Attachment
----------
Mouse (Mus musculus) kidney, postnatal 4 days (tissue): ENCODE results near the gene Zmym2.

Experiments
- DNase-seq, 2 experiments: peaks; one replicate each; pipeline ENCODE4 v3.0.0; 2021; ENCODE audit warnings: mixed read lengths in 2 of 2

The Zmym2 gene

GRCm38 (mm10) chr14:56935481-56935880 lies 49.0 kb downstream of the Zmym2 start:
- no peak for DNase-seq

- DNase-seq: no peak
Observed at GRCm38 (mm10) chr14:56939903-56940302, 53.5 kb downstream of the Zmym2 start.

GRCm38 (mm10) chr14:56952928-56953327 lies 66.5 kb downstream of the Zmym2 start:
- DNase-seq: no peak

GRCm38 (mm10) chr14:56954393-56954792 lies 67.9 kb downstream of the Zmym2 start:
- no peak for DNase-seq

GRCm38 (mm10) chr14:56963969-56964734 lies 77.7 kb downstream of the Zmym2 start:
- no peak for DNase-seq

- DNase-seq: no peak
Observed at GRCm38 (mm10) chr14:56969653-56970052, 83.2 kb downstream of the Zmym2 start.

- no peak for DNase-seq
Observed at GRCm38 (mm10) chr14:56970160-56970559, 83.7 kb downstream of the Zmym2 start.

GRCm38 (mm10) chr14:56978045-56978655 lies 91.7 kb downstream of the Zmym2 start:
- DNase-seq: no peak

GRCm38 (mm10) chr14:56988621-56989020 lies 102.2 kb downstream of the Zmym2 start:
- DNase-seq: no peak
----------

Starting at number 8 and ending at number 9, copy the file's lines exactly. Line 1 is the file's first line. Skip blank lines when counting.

Observed at GRCm38 (mm10) chr14:56939903-56940302, 53.5 kb downstream of the Zmym2 start.

GRCm38 (mm10) chr14:56952928-56953327 lies 66.5 kb downstream of the Zmym2 start: